Ellie Švrlanská: Carretera Austral - the most beautiful road in Chile
02. 06. 2023
CARRETERA AUSTRAL - The most beautiful road in Chille
Carretera Austral is the name of Chile's Ruta 7, which runs south from Puerto Montt to Villa O'Higgins for 1,240 kilometres. The diverse natural beauty and national parks hide endless opportunities for camping and trekking. Trekking into the rugged depths of the national parks, hiking to high vantage points over vast landscapes of lush rainforest, massive waterfalls, stunning glaciers in the mountains and crystal clear lagoons and lakes. No wonder Carretera Austral is one of the most famous road trip destinations. As well as the multitude of activities you can do along the way, there are many ways how to travel through Carretera. I guess everyone can think about a car or a van. However, the fact that there are often more cyclists than cars to be seen, gives credence to the fact that more and more cycling enthusiasts are embarking on the 1,240km journey through Patagonia. However, even without a car or a bike, the journey is manageable. There are bus connections between towns, or like me (and many other backpackers) you can hitchhike the whole way. In general Patagonia is considered popular and safe destination for hitchhiking.
Don't be fooled though: the Carretera does translate from Spanish to English as road or a highwat, but its mainly southern half is more like an unpaved dirt road. Partly due to its poor condition, the Carretera Austral has achieved such a high status in the imagination of travellers. Unpaved, leaky and impassable due to the elements: all of these characteristics have contributed to making the Carretera Austral one of the most remote - and therefore most enticing - roads in South America.
From south to north
Although most people come to Patagonia from the north and make the journey from Puerto Montt to O'Higgins, I'm doing it the other way around as I've made my way from Argentina to Chilean Patagonia at its southernmost point. So after 5 days of trekking in Torres del Paine, I'll be heading north right away. However, in this part not by road, but by ferry!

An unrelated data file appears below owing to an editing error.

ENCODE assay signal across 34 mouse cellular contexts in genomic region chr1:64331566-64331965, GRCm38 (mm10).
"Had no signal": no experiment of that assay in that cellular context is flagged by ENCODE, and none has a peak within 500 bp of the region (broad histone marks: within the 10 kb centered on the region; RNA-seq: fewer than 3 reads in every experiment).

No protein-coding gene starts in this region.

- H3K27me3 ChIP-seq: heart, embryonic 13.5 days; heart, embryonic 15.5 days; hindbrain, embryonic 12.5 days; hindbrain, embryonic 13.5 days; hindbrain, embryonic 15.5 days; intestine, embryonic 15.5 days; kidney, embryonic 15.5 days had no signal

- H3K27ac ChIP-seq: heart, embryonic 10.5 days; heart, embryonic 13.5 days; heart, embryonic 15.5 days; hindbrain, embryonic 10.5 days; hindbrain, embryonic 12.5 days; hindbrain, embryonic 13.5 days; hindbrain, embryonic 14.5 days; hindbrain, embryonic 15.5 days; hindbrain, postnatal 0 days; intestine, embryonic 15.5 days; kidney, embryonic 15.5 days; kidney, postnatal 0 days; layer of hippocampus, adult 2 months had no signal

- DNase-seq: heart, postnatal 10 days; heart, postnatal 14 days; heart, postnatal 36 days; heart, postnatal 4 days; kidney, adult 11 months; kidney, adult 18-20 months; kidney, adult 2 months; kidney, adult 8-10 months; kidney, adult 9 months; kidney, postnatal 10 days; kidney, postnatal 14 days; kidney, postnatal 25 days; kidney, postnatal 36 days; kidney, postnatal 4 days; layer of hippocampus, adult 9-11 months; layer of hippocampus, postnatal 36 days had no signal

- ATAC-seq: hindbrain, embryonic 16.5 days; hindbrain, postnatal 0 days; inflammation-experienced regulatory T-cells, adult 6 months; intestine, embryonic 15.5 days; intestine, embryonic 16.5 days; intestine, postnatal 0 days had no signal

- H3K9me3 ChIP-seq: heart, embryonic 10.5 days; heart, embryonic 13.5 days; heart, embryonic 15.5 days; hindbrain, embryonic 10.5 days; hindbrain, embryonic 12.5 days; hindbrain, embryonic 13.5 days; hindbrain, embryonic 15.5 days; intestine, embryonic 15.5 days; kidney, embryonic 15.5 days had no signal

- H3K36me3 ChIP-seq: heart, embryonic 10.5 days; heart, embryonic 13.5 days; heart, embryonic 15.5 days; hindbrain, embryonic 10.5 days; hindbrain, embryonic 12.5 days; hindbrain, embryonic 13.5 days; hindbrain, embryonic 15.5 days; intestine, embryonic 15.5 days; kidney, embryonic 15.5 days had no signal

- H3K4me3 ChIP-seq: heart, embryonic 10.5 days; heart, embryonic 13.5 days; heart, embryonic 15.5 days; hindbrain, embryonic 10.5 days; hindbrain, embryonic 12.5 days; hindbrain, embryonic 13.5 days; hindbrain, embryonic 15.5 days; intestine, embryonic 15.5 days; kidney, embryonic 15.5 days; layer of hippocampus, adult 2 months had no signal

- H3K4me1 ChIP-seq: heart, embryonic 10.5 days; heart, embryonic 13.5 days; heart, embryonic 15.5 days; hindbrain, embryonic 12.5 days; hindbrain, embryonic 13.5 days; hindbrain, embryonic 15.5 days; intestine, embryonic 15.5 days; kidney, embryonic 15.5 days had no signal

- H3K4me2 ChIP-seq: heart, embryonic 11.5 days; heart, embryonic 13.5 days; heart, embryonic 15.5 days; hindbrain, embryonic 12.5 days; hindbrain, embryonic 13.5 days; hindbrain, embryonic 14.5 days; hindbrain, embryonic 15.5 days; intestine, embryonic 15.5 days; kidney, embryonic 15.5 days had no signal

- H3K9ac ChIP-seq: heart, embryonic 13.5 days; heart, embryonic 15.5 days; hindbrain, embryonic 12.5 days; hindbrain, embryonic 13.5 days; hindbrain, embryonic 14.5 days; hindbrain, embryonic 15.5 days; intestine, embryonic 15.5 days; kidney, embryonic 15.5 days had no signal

Ferry (Puerto Natales - Caleta Tortel)
From Torres del Paine National Park, the easiest way to get to the start of Carretera Austral (and vice versa) is to take a two-day ferry from Puerto Natales, or a detour through Argentina.
But the ferry ride is worth it! The ferry passes through the Patagonian fjords, so you'll have spectacular views from the deck for two whole days. In addition, the captain often reports on which areas are being passed and what we can see from the deck. As well as snow-capped peaks, lighthouses and a waterfall, there are shipwrecks and small villages completely cut off from the rest of the world.
The passengers are locals as well as many backpackers and travelers with caravans or mountain bikes. We find that most of us (who don't have a bike or a car) have a pretty similar plan: to hitchhike north across Patagonia. Well, there's really only one way north, and according to the locals, it's the end of the season and there aren't that many cars. We joke about how in a few days we'll become rivals instead of friends because we'll all be fighting over that one moving car.
Caleta Tortel and Villa O'Higgins
Around 3am we disembark at the small port of Tortel. None of us have any idea where we will be staying for the night. No one has booked accommodation as the ferries are often several hours late and don't arrive until the morning. The locals are used to this and so often wait by the dock and offer accommodation to weary travellers.